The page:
Bollywood might represent the export of Indian nationalism or a “feel good” version of Indian culture (Punathambekar, 2005), but I am grateful for this counter discourse. It’s a break from the relentless discourses of people who are backward, deficit laden, poverty-stricken and patriarchally confined that circulate through mainstream media in New Zealand. The stereotype of India as traditional yet modern and prosperous is preferable (Kaur, 2002) but it too needs to be interrogated. It is a double-edged neoliberal sword that Tourism New Zealand wields in its bid to leverage off the powerful marketing influence of Bollywood films. Attempting to increase the 30,000 annual visitor arrivals from India while in the same breath, Indian origin residents have suffered historical discrimination and continue to do so in fields such as employment.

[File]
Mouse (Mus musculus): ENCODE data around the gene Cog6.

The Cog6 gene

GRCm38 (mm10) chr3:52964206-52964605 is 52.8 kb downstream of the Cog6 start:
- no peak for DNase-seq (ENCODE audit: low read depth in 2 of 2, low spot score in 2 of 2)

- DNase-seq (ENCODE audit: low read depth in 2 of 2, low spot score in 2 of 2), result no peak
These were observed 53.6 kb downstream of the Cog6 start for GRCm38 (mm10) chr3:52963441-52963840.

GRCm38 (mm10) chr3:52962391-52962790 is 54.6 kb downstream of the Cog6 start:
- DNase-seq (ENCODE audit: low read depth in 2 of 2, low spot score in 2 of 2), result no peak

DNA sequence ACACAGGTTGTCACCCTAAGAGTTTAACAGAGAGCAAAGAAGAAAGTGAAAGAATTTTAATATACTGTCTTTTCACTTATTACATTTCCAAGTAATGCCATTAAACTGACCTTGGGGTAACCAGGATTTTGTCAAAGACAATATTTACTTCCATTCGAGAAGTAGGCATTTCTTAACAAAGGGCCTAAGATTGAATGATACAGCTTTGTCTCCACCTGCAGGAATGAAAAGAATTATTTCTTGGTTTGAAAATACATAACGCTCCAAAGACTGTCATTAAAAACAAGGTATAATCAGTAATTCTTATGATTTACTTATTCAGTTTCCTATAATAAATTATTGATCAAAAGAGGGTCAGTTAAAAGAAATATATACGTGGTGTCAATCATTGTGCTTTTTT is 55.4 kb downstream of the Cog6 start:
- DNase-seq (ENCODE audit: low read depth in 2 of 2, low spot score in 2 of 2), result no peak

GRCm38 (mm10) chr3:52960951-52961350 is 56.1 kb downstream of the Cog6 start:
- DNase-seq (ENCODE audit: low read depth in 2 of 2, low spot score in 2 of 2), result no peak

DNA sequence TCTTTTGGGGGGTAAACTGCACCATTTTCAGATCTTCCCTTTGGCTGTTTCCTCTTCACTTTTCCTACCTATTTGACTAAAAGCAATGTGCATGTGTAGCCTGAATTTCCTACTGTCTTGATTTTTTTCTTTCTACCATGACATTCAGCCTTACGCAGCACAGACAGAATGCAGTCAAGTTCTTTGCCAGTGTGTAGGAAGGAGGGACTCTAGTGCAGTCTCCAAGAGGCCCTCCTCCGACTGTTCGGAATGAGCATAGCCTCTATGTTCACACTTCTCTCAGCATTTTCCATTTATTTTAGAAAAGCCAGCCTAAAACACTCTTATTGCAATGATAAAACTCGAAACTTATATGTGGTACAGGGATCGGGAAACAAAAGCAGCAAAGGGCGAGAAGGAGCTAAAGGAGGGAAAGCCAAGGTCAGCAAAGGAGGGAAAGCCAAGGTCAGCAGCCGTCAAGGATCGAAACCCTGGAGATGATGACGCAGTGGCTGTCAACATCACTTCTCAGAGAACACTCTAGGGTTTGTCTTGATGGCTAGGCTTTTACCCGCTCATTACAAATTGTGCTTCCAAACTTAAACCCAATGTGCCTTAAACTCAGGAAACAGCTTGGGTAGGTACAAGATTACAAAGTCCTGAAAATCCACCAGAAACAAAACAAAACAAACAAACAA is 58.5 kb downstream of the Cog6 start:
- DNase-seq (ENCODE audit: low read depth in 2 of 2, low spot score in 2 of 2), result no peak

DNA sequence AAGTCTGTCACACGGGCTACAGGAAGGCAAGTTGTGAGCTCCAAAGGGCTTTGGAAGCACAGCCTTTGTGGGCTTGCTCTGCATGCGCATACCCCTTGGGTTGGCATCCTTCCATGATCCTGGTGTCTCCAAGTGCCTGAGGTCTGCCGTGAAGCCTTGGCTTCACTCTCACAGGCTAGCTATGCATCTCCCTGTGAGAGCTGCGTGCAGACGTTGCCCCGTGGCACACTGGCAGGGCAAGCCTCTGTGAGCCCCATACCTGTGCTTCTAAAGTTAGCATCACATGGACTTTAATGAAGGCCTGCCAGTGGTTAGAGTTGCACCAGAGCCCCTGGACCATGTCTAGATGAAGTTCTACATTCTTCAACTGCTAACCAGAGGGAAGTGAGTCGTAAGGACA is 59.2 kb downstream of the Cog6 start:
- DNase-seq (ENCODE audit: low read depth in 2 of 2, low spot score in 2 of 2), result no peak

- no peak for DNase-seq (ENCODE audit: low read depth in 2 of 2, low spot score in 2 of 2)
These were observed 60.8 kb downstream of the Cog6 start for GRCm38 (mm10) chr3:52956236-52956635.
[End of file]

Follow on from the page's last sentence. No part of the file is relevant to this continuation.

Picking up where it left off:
Apart from being beautiful, Bepen Bhana’s postcards from the edge pose crucial questions at a critical juncture in New Zealand’s relationship with India. Who belongs and who is out of place in the New Zealand landscape? Do our exploitative past relationships with India and Indian communities mirror our future neoliberal aspirations for export earnings and tourism trade? Bepen’s work provides a platform for interrogating these and many other social and political questions.